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In the name of sweet purity! Alder & co. from Dalwhinnie
by Graeme D » Thu Nov 10, 2011 11:30 pm
Munros included on this walk: Beinn Bheoil, Ben Alder, Carn Dearg (Loch Pattack)
Date walked: 05/11/2011
Time taken: 24.5 hours
Distance: 52 km
Ascent: 2276m13 people think this report is great. Register or Login free to be able to rate and comment on reports (as well as access 1:25000 mapping).
I am reliably informed by Kev that Queen Victoria bagged a total of 9 Munros in her time. She was however impure, assisted as she was by pony and trap. Kev and I on the other hand are (well we were anyway) exponents of the pure art of the long walk in and back out. Purity is a fine ideal but one that often has to be hard earned. Is it any wonder that impure thoughts were crowding our frazzled brains and our crippled frames by the end?
I suspect Confucius never did any bagging, let alone any overnight bothy trips, but he probably did have a thing or two to say about walking. I am (rather less reliably, it has to be said) informed that the following words of wisdom can be attributed to him: “Man who walk in front of car get tired, man who walk behind car get exhausted”. Now, I don’t know what he would have had to say about “Man who leave car at Dalwhinnie and walk 55km and do over 2000 metres of ascent in 24 hours carrying big overnight pack” but I suspect it would be something along the lines of “Man who do this be very silly!” Kev and I say “Man who do this end up wheelchair case, especially silly man who not go home after but do more walk next day”.
If you have read Kev’s report on this outing then you will have gotten the gist already – a classic, but one which extracted its pound of flesh from us in the process. Most of it from the soles of our feet, which were pretty much ground-down stumps by the time we got back to our cars at Dalwhinnie. But heh, we're purists, you know? What can you do? One sometimes has to suffer for one’s art!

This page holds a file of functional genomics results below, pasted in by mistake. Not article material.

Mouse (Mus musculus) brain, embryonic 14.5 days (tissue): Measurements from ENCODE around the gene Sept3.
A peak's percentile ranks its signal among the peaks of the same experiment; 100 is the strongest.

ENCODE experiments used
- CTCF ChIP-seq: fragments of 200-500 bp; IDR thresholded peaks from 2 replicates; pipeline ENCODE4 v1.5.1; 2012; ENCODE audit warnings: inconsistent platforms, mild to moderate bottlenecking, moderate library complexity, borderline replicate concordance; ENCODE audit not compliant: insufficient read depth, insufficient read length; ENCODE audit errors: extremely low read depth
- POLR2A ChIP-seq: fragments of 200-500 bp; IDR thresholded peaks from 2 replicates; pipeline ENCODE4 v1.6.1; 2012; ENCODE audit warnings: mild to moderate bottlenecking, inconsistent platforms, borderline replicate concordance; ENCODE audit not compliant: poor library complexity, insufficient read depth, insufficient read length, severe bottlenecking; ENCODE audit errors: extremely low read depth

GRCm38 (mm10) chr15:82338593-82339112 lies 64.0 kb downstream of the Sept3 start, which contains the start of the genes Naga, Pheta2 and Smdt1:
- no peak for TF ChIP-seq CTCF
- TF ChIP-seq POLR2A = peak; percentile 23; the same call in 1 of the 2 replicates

Joking aside, I have no issue with people cycling in where the route allows it. Their achievements are in no way diminished by so doing, ours in no way more worthy of merit. I just prefer walking the whole way, even if it means I cover less ground and suffer that little bit more by the end.
Anyway, to the walk itself. We met up at the level crossing at Dalwhinnie on Friday night, Kev having already headed north on Friday morning to visit family in the north east and pop up the Graham Creag Ruadh (next to the Munro Meall Cuaich) en route. A tiddler really, and a wise choice in hindsight, given what we were about to undertake.
We left Dalwhinnie at 6.10pm and arrived at Culra some 3 hours of purity later, having walked through the dark but in the process having shed some little light on some of the great mysteries of life and the cosmos.
The place was deserted – as we had expected given the lack of cars in the parking area – and we bagged the little room front left. A group of 5 or 6 impurists did turn up around 10 o’clock and bagged the big room out the back, but that was it and we were the only people who sailed on the good ship Culra that night. We cracked open the two bottles of Loch Fyne ale that Kev had carted in and he got his chilli con carne on the go (how that would come back to haunt him the next day, and me too when I got downwind of him). Having already had my dinner courtesy of a stop off at the Plaice to Be in Pitlochry, I set about getting a fire going – just a small one to take the chill off and provide some additional light. It wasn’t that cold and we hadn’t carried in much fuel, and what was there already looked pretty damp, so it was not quite the epic fire of Duinish Bothy last November, which gave off sufficient heat to be detectable by heat seeking radar on aircraft flying at 30,000ft!